View a Virtual Library

The medieval St Albans Abbey was famous as a place of learning. The monks who lived here produced high-quality manuscripts in the scriptorium, and by the late Middle Ages the Abbey had one of the largest and most important book collections of any Benedictine house in England. These included bibles and books on science, history, music and classics.

However, in December 1539 the Abbey was closed by Henry VIII's commissioners, and its treasures were either sold or taken away. The Abbey's extensive Library was dispersed and has not been reunited since. Its magnificent manuscripts now belong to other major libraries, and we are fortunate that many of these institutions have been digitising their collections to allow public access to them. 

The amazing work of digitisation has allowed us to explore these works online and see a snapshot of what the Abbey's collection would have looked like. Our Archives Team has been working on a matrix which allows people to search the list of digitised manuscripts and access these via the webpages of the holding institution. It is a work in progress! We will be continuing to look out for other digitised manuscripts which we can add to this document.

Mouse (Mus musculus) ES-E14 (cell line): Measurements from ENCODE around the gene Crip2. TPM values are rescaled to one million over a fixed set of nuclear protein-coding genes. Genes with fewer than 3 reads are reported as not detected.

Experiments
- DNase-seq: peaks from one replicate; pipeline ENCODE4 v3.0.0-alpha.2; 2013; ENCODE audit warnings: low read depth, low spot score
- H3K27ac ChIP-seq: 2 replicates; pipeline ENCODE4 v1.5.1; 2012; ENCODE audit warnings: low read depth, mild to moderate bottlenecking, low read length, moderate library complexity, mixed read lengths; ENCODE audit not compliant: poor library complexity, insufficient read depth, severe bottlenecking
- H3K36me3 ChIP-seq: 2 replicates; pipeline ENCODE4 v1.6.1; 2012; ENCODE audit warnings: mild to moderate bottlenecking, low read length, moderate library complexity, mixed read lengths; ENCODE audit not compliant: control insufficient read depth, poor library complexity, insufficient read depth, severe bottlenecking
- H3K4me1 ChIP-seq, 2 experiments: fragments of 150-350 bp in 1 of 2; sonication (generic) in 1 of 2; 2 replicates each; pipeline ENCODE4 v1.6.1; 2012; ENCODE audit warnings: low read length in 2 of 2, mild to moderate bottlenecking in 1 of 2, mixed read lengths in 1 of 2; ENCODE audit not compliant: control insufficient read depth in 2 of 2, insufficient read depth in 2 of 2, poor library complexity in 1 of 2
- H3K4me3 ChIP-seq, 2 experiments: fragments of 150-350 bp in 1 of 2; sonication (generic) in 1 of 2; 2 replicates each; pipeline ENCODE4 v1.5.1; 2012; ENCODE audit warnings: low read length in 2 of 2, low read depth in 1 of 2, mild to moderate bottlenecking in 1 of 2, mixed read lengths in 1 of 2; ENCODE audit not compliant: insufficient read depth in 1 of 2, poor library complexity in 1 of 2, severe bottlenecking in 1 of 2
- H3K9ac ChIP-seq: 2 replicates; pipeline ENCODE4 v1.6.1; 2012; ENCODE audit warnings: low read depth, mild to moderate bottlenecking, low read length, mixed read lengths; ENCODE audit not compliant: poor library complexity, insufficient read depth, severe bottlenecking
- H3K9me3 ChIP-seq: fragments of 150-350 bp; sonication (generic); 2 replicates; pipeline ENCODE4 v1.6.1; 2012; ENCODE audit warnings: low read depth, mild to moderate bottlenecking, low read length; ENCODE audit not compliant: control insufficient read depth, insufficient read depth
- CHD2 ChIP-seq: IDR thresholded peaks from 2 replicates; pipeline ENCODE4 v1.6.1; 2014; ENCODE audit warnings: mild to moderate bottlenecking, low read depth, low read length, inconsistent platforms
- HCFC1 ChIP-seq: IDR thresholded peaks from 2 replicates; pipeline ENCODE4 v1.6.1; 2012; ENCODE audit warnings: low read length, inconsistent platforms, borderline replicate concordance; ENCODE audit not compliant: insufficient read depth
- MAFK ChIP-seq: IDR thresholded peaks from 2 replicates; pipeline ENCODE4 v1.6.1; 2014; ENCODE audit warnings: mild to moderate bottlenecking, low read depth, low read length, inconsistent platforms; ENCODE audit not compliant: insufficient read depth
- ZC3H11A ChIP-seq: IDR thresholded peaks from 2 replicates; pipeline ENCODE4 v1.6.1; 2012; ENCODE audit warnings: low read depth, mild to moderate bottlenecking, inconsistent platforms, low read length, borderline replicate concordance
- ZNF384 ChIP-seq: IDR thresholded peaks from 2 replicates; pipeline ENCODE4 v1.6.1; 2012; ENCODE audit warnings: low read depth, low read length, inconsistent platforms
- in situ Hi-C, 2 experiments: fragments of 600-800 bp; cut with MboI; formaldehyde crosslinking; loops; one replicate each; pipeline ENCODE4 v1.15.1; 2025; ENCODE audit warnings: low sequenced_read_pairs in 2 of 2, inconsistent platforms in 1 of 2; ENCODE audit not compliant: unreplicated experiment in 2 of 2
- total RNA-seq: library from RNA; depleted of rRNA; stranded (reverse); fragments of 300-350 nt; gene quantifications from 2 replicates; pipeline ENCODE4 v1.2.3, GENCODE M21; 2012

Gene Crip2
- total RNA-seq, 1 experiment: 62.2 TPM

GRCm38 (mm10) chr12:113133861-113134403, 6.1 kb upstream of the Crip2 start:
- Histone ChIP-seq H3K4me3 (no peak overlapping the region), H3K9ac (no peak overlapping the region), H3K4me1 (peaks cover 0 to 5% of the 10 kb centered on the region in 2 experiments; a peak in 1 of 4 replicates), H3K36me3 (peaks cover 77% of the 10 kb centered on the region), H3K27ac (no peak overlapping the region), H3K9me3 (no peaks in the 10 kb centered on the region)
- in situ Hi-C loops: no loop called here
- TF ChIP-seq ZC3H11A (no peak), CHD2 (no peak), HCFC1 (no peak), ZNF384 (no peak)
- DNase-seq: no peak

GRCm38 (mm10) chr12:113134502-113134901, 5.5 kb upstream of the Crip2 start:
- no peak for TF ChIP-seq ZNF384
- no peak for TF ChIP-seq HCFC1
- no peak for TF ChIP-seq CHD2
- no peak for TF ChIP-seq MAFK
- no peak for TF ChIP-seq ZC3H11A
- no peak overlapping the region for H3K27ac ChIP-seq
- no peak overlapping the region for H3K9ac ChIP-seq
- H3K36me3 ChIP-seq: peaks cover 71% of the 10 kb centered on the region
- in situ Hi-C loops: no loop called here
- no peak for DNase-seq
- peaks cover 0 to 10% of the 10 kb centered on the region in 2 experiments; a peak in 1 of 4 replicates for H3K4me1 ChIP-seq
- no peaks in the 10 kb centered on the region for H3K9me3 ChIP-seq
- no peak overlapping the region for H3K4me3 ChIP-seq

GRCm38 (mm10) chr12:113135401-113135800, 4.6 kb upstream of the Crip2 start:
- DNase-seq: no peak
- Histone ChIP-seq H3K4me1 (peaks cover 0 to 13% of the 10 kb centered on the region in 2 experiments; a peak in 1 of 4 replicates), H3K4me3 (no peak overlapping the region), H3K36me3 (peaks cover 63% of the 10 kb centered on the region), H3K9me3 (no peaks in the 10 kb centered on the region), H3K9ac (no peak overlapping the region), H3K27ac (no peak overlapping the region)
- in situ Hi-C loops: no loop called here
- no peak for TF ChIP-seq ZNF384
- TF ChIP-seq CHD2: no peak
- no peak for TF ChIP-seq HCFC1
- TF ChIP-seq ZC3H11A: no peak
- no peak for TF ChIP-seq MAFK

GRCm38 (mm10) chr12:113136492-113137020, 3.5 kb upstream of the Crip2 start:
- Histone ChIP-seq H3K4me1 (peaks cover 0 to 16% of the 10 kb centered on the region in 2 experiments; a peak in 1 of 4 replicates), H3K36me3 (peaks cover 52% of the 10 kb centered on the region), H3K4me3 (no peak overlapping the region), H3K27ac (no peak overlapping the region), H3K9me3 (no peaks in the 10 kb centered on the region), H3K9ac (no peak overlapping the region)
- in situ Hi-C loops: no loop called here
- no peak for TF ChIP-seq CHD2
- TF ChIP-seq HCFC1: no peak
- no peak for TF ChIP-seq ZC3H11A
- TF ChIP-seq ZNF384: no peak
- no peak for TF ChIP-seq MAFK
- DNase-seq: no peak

Digital Manuscript Matrix

You can also find out more about the Abbey's historic collections in our new blog post

Please note that we are only able to view these manuscripts thanks to the great generosity of the holding institutions who have digitised them and made them publicly accessible. All manuscripts belong to their respective institutions as listed, and St Albans Cathedral holds no claim to ownership of those manuscripts once held by the Abbey and since dispersed, save the ones held in their own Archives. 

Medieval Libraries of Great Britain

You may also be interested in the following website (still under construction), which lists 153 manuscripts whose provenance is believed to show a connection with St Albans Abbey.  This project brings together two standard research tools for medieval libraries: Neil Ker’s Medieval Libraries of Great Britain and the Corpus of British Medieval Library Catalogues.   

St Albans Manuscript List

Special thanks go to Ailsa Herbert and Richard O'Neill for their work researching and compiling this database.